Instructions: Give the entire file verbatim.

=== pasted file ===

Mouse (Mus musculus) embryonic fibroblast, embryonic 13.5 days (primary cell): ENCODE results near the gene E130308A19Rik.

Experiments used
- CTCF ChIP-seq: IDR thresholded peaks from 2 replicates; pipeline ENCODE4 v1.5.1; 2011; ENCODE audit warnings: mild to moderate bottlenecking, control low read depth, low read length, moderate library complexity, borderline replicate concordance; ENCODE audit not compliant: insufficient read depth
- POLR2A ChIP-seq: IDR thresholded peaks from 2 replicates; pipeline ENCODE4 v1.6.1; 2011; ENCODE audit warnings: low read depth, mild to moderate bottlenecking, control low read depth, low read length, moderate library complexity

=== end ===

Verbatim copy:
Mouse (Mus musculus) embryonic fibroblast, embryonic 13.5 days (primary cell): ENCODE results near the gene E130308A19Rik.

Experiments used
- CTCF ChIP-seq: IDR thresholded peaks from 2 replicates; pipeline ENCODE4 v1.5.1; 2011; ENCODE audit warnings: mild to moderate bottlenecking, control low read depth, low read length, moderate library complexity, borderline replicate concordance; ENCODE audit not compliant: insufficient read depth
- POLR2A ChIP-seq: IDR thresholded peaks from 2 replicates; pipeline ENCODE4 v1.6.1; 2011; ENCODE audit warnings: low read depth, mild to moderate bottlenecking, control low read depth, low read length, moderate library complexity